CERN halts Russian Large Hadron Collider collaboration due to the invasion of Ukraine
The European Organization for Nuclear Research (CERN) will not start new collaborations with Russian scientific organizations amid the ongoing invasion of Ukraine by Russian forces.
The move comes after a request from Ukrainian scientists working at CERN following the invasion of Ukraine by Russian forces, according to a report by Science.
It is also currently considering whether to expel the hundreds of Russian scientists on its payroll, some of whom have been outspoken against the invasion of Ukraine.
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Russia is burning international bridges
CERN operates the Large Hadron Collider (LHC), the largest particle physics laboratory in the world, and it is also planning its successor, the €20 billion ($21.9 billion) Future Circular Collider. The LHC discovered the Higgs-Boson particle in 2012, also known as the "God particle". Operations have been on hold for the past three years due to facility upgrades as well as delays caused by the pandemic.
A Ukrainian physicist in Kyiv who works with CERN, and asked not to be named, said, "CERN as a leading scientific laboratory should terminate immediately any cooperation with Russian institutions because otherwise every crime and every injustice made by their government and their armed forces is seen as legitimate."
"We call on democratic society, on scientific society, to stand with us against this tyrant [Russian President Vladimir Putin]," they added.
Much like the International Space Station (ISS), the LHC has long been considered a bridge between Russia and the West, as it has fueled previously unseen collaboration between scientists from all over the world. For now, however, those doors are being shut to Russian scientists as conflict continues in Ukraine.
CERN condemns Russia's Ukraine invasion
Russian scientists currently make up approximately 8 percent of CERN's staff, which accounts for about 1,000 out of the organization's total of 12,000 scientists. According to Science, CERN will now halt cooperation with Russian scientific institutions following a request from Ukrainian scientists, and a subsequent meeting that took place on Tuesday, March 8. CERN, which was founded in 1954, has 23 member states and 7 associated member states. Ukraine is an associated member state, whereas Russia is not formally a member of the organization.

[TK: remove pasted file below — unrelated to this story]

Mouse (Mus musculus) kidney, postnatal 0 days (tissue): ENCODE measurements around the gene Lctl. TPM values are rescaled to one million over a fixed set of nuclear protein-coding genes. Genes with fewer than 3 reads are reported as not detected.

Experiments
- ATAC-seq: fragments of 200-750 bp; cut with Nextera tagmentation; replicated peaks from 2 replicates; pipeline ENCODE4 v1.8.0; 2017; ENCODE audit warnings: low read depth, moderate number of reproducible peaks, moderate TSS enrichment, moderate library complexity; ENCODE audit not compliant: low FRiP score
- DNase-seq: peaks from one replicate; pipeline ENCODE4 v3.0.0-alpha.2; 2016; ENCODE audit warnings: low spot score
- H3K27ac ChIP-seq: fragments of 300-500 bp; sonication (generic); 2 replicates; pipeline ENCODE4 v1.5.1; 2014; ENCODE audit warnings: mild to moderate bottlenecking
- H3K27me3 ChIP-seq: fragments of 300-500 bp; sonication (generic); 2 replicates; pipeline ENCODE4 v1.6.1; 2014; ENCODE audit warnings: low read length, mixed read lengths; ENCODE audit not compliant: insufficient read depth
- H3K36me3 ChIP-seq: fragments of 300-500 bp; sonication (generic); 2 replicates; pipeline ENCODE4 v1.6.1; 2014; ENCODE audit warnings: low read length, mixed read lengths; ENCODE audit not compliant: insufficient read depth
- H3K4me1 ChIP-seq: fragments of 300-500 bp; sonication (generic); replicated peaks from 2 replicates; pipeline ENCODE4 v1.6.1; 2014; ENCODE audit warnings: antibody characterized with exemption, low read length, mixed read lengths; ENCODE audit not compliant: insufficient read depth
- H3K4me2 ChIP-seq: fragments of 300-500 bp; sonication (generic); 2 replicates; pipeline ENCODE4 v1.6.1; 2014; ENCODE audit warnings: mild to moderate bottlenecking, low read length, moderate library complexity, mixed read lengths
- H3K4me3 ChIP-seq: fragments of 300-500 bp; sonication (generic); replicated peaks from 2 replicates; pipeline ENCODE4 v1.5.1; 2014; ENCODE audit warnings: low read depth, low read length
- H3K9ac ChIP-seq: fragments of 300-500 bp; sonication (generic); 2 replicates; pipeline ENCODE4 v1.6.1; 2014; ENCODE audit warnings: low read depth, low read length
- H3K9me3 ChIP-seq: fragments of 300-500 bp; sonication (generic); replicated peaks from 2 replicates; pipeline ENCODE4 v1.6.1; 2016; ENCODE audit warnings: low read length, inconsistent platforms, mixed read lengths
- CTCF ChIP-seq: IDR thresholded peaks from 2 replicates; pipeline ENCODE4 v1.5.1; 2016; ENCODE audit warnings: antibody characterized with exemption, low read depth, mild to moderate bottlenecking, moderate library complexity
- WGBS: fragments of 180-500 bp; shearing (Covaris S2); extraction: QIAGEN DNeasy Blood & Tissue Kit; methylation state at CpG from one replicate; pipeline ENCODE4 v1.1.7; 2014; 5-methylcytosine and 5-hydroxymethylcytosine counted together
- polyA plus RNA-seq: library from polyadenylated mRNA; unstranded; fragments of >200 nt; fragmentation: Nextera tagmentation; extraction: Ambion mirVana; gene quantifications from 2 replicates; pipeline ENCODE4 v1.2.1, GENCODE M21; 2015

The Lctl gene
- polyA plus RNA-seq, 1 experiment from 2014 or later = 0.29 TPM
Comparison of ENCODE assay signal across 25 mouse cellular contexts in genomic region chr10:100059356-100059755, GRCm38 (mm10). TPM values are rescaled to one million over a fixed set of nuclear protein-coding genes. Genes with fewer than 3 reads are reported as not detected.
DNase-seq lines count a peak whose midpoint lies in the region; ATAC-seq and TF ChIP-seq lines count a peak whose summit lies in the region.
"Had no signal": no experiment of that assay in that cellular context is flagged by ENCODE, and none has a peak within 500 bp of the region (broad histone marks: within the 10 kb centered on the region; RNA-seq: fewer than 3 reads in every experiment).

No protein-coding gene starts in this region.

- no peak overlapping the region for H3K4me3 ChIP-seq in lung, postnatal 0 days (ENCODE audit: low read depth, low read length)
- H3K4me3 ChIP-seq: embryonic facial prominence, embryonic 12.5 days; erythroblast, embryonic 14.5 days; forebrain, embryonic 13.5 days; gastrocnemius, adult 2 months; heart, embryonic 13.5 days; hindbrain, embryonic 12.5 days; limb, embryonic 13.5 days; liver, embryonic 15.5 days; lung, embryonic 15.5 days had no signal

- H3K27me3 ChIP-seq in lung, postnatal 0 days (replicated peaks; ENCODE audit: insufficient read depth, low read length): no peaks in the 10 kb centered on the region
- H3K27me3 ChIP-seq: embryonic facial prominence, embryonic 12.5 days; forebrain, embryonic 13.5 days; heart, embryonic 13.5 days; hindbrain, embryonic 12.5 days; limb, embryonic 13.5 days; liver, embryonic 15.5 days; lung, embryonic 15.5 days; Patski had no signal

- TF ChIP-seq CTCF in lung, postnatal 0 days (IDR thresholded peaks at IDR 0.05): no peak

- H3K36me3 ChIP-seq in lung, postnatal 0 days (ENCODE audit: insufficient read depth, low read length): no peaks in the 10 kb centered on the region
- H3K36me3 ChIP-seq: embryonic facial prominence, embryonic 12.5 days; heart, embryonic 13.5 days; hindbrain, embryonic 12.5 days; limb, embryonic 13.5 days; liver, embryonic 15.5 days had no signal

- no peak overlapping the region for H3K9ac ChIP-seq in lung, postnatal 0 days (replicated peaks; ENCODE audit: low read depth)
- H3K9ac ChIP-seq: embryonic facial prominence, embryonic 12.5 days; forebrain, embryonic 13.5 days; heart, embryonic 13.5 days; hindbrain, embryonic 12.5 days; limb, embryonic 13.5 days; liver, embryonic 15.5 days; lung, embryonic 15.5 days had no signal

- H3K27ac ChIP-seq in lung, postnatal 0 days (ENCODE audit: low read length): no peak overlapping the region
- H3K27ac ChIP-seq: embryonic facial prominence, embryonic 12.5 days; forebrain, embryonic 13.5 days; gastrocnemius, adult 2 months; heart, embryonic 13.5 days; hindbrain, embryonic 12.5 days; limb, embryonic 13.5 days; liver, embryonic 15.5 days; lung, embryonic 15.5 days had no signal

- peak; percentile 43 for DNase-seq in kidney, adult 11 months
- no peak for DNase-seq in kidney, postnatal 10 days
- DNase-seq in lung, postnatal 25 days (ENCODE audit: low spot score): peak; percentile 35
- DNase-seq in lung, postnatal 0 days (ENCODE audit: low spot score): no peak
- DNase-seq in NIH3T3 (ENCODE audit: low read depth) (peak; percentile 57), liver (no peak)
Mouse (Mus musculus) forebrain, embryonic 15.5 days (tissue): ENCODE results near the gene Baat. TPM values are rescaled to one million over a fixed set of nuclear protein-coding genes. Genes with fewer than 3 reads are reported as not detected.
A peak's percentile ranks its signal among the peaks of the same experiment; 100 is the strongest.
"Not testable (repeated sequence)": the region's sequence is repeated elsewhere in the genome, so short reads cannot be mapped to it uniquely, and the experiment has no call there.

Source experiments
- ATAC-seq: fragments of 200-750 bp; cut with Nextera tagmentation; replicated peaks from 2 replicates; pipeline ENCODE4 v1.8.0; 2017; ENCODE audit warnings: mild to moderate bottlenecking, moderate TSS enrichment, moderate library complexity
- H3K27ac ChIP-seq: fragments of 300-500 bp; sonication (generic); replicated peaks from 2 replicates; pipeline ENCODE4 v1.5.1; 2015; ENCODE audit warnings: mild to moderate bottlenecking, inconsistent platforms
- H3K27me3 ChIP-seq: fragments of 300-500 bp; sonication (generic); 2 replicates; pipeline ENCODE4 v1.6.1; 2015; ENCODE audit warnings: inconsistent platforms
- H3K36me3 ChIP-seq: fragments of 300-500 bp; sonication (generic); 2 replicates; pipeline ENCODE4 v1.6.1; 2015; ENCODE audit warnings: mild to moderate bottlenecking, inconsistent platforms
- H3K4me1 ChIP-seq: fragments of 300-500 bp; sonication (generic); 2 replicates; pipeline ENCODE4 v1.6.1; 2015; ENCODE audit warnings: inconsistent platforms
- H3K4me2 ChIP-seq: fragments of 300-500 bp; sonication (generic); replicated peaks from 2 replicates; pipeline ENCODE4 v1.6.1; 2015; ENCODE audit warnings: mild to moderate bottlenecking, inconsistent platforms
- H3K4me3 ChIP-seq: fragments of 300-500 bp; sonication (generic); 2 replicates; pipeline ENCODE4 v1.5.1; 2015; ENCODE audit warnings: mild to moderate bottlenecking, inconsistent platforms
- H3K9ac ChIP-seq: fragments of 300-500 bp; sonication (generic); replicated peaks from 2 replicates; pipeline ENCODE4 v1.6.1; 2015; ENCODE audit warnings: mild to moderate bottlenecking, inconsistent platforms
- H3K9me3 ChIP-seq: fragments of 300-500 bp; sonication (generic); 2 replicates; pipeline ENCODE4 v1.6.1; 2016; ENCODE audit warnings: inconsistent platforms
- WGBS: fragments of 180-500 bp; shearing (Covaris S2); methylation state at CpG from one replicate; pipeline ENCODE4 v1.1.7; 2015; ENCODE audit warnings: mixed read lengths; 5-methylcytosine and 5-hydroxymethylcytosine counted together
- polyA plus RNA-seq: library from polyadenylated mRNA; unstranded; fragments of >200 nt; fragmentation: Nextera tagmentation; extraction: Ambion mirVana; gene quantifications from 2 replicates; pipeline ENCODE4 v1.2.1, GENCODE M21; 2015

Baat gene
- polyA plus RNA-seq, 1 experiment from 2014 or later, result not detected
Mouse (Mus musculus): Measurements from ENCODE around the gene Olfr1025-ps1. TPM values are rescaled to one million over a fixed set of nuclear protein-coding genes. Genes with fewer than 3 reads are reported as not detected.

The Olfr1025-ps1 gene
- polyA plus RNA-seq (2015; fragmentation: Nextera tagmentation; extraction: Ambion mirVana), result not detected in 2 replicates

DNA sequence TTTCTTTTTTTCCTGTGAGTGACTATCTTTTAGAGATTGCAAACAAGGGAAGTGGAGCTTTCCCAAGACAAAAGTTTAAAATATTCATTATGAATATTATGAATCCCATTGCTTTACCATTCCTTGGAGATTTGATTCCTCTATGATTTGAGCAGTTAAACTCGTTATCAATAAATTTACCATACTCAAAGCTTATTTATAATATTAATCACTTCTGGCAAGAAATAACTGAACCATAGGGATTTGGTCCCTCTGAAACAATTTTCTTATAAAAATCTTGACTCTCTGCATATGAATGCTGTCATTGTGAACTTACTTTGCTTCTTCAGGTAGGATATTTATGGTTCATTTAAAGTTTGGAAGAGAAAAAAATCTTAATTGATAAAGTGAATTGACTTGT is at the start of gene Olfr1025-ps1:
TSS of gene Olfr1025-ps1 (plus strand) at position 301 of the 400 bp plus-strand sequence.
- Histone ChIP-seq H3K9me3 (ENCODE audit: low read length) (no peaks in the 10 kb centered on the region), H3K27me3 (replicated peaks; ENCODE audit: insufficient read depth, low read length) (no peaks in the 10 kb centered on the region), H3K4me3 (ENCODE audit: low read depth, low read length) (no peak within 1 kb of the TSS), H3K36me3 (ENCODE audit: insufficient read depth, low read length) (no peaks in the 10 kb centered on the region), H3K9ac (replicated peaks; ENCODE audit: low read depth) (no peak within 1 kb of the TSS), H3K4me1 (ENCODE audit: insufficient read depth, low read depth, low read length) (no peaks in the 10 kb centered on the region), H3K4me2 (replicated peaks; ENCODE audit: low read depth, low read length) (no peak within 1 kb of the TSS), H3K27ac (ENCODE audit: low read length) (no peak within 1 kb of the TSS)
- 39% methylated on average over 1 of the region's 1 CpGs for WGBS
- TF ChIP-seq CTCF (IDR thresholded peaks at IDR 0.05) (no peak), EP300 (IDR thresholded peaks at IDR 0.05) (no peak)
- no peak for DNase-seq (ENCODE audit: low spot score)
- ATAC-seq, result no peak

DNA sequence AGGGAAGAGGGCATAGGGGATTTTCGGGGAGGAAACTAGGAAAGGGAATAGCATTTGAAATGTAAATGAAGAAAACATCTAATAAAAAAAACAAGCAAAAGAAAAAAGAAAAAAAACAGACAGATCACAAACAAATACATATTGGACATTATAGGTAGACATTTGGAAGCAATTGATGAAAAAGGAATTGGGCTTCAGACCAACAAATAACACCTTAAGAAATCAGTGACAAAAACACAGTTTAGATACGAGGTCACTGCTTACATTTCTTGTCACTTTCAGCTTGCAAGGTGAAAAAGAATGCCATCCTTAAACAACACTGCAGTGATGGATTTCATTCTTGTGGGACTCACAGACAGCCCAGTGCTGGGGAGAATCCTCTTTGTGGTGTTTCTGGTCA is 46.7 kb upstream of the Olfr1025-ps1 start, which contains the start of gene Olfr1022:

"The 23 Member States of CERN condemn, in the strongest terms, the military invasion of Ukraine by the Russian Federation, and deplore the resulting loss of life and humanitarian impact," CERN's council explained in a statement released after the meeting. "Deeply touched by the widespread and tragic consequences of the aggression, the CERN Management and personnel, as well as the scientific community in CERN's Member States, are working to contribute to the humanitarian effort in Ukraine and to help the Ukrainian community at CERN."
In practical terms, this means that Russia will no longer have an "Observer" status at the LHC, a status which is also held by the U.S. and CERN will not begin new collaborations with Russian scientific institutions. It is not yet clear whether the roughly 1,000 Russian scientists already at CERN will continue to work in their current positions, or if they will be expelled.
"The situation will continue to be monitored carefully and the Council is ready to take any further measures, as appropriate, at its future meetings," CERN's statement continued. "The CERN Council also expresses its support to the many members of CERN's Russian scientific community who reject this invasion."
Some Ukrainian physicists have noted their Russian colleagues have been outspoken against the war in Ukraine, meaning they might need to seek refuge away from their own government. According to Science, the question also remains as to how exactly CERN would function without the roughly 1,000 Russian scientists it currently employs. Though the exact number is uncertain, the Office of the UN High Commissioner for Human Rights (OHCHR) says that more than 400 civilians have died since the start of Russia's invasion. The LHC is expected to begin operations once again in the spring, but this schedule is likely to be impacted by the ongoing war in Ukraine.
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